3 Lessons from the Spanish Influenza on how to reopen schools

As countries weigh when and how to reopen schools for children around the world, the 1918 Spanish Influenza could provide some guidance on best practices for returning to the classroom after a pandemic. While times have certainly changed since the early 1900s, the steps schools took may inform educators and policymakers today. 

The first key step taken was investing in school nurses. First introduced in 1902, school nurses did more than just send sick students home. They also treated pupils and offered medical advice and information to families. A November 1918 report by the New York City Health Commissioner Royal Copeland highlighted the importance of school nurses in reopening schools and ensuring the health of students. 

Second, schools partnered with other local institutions and authorities for comprehensive disease response. For example, in Los Angeles, the mayor, health commissioner, police chief, and school superintendent worked together to monitor infection rates and provide schoolwork to sick children at home. In St. Louis, the collaboration between schools and officials led to a successful gradual reopening in which youngest students returned first and classrooms progressively added older children to the mix. 

Lastly, coming out of the pandemic, schools and officials tied education into other wellness priorities. On top of adding school nurses, they looked at other areas of student welfare and added lunch programs, outdoor play areas, and more development-boosting initiatives. Additionally, they took the opportunity to introduce new child labor laws and made public school attendance compulsory. In this way, schools returned stronger than ever.

These historical examples show us that school reopening is a multifaceted and complex process. St Louis, for example, reopened schools only to have to close them with the onslaught of a new outbreak. The process of opening schools today will not be easy, and may not be for a while, but looking at the prioritization of overall wellness and preventative measures in 1918 classrooms can teach us a thing or two about reopening in 2020.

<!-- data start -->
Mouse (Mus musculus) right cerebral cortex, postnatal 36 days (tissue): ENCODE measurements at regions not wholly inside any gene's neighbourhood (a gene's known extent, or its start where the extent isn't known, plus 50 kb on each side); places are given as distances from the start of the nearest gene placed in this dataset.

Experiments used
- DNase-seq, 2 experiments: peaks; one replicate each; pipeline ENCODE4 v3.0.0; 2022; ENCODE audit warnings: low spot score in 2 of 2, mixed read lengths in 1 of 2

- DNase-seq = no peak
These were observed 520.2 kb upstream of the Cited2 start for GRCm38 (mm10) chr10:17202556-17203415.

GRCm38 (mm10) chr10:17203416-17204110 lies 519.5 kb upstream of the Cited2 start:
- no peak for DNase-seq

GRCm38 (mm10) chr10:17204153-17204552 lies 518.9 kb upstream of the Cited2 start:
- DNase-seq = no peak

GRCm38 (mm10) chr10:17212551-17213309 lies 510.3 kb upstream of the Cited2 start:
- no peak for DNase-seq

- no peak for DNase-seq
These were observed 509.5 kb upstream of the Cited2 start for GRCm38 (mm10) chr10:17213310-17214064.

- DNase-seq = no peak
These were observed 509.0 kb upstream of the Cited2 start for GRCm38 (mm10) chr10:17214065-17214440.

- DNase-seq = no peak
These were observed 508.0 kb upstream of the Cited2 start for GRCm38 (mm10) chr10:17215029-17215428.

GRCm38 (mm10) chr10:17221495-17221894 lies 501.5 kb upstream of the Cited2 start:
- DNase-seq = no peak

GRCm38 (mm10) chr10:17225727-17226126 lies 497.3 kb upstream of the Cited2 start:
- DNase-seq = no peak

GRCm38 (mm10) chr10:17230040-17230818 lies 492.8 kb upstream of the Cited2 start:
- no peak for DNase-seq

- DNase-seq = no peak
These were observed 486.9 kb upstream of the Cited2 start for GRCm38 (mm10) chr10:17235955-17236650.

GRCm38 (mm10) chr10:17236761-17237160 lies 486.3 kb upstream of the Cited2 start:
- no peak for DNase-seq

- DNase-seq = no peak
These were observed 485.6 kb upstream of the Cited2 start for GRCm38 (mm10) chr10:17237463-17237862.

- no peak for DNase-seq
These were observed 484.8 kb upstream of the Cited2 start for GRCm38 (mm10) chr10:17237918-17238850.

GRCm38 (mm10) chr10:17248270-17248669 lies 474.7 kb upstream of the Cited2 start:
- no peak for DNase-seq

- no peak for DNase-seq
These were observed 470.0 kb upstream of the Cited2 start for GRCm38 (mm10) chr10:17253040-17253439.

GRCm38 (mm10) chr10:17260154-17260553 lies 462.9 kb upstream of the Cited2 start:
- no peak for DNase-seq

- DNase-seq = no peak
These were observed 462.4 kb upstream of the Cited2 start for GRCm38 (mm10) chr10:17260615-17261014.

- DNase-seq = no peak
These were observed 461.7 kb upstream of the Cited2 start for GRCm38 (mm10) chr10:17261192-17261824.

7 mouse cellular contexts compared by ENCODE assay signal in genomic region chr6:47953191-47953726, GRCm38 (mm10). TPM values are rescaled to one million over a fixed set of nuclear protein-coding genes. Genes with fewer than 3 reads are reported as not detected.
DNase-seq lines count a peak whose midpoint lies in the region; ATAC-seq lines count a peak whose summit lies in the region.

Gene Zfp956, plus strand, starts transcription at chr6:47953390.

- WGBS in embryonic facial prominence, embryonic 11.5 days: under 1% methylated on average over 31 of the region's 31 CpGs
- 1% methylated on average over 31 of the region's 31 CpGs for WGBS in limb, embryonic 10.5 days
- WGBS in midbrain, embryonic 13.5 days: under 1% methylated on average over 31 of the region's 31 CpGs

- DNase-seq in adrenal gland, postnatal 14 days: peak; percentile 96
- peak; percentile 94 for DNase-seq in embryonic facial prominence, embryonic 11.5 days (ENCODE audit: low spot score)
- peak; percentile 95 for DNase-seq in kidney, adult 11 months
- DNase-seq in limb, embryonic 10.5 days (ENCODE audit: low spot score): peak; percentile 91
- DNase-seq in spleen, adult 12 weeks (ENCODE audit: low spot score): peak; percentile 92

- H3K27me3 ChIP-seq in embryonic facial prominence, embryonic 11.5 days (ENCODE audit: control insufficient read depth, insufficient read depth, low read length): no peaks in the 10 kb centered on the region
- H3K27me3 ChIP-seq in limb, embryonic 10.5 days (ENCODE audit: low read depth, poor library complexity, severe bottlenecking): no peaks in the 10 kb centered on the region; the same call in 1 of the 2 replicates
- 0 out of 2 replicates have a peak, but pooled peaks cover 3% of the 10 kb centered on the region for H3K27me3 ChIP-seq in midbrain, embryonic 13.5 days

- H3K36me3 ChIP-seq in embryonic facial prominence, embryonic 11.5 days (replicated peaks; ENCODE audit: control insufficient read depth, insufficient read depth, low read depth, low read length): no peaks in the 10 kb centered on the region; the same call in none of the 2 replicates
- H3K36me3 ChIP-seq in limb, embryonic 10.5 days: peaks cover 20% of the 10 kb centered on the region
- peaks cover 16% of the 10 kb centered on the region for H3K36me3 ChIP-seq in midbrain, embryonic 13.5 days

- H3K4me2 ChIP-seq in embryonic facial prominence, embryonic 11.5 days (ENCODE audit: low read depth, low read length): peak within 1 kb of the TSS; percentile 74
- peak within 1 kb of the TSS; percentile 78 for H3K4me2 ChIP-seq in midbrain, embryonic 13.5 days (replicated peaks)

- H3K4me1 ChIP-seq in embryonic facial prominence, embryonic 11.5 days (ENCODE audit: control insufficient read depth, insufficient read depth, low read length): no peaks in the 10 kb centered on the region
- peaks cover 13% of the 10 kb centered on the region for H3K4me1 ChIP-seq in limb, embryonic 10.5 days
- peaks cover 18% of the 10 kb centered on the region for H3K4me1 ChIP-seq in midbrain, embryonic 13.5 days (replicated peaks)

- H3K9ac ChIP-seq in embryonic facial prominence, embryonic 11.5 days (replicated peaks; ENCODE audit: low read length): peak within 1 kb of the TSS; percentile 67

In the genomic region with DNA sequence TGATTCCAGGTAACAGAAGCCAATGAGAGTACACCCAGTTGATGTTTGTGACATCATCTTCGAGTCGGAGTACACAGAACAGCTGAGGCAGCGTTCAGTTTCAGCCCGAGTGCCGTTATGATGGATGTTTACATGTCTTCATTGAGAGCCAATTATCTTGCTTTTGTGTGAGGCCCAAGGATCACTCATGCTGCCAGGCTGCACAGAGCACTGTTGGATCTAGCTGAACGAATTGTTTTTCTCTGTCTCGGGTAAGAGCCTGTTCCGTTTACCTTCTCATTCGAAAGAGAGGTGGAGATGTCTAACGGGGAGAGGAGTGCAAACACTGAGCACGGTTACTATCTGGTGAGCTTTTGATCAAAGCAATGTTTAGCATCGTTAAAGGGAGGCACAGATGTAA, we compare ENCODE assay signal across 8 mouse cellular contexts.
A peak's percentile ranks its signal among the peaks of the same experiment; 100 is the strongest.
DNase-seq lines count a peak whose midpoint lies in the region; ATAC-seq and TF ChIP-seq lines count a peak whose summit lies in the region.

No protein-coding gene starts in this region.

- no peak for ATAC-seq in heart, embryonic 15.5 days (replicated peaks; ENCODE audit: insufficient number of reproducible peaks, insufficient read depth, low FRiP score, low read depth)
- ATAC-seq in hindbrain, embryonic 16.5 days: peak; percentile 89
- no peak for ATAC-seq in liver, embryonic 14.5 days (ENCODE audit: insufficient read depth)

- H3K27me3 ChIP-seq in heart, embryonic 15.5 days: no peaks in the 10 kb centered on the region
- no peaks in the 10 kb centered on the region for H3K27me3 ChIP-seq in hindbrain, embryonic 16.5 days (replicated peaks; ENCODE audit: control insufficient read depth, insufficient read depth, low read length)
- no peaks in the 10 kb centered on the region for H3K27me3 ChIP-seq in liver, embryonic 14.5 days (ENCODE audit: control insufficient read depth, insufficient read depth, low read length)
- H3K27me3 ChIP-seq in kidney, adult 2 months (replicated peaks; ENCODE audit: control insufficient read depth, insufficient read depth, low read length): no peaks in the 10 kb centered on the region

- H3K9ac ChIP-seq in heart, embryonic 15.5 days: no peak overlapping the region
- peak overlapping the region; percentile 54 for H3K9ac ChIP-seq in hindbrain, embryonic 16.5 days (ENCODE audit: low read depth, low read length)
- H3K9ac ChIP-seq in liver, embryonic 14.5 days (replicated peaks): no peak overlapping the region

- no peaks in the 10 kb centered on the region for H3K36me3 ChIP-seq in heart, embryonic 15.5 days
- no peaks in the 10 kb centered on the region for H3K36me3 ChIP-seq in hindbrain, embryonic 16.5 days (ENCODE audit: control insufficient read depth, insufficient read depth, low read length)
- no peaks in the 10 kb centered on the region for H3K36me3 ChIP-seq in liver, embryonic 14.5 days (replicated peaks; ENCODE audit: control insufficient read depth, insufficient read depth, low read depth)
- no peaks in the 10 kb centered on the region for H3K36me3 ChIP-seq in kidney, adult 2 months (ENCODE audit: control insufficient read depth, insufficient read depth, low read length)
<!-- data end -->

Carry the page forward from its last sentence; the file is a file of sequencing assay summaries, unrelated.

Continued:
Solution News Source

3 Lessons from the Spanish Influenza on how to reopen schools

As countries weigh when and how to reopen schools for children around the world, the 1918 Spanish Influenza could provide some guidance on best practices for returning to the classroom after a pandemic. While times have certainly changed since the early 1900s, the steps schools took may inform educators and policymakers today. 

The first key step taken was investing in school nurses. First introduced in 1902, school nurses did more than just send sick students home. They also treated pupils and offered medical advice and information to families. A November 1918 report by the New York City Health Commissioner Royal Copeland highlighted the importance of school nurses in reopening schools and ensuring the health of students. 

Second, schools partnered with other local institutions and authorities for comprehensive disease response. For example, in Los Angeles, the mayor, health commissioner, police chief, and school superintendent worked together to monitor infection rates and provide schoolwork to sick children at home. In St. Louis, the collaboration between schools and officials led to a successful gradual reopening in which youngest students returned first and classrooms progressively added older children to the mix. 

Lastly, coming out of the pandemic, schools and officials tied education into other wellness priorities. On top of adding school nurses, they looked at other areas of student welfare and added lunch programs, outdoor play areas, and more development-boosting initiatives. Additionally, they took the opportunity to introduce new child labor laws and made public school attendance compulsory. In this way, schools returned stronger than ever.

These historical examples show us that school reopening is a multifaceted and complex process. St Louis, for example, reopened schools only to have to close them with the onslaught of a new outbreak. The process of opening schools today will not be easy, and may not be for a while, but looking at the prioritization of overall wellness and preventative measures in 1918 classrooms can teach us a thing or two about reopening in 2020. 

Solution News Source

SIGN UP

TO GET A Free DAILY DOSE OF OPTIMISM

Optimist Subscriber
Delivery Frequency *
reCAPTCHA

We respect your privacy and take protecting it seriously. Privacy Policy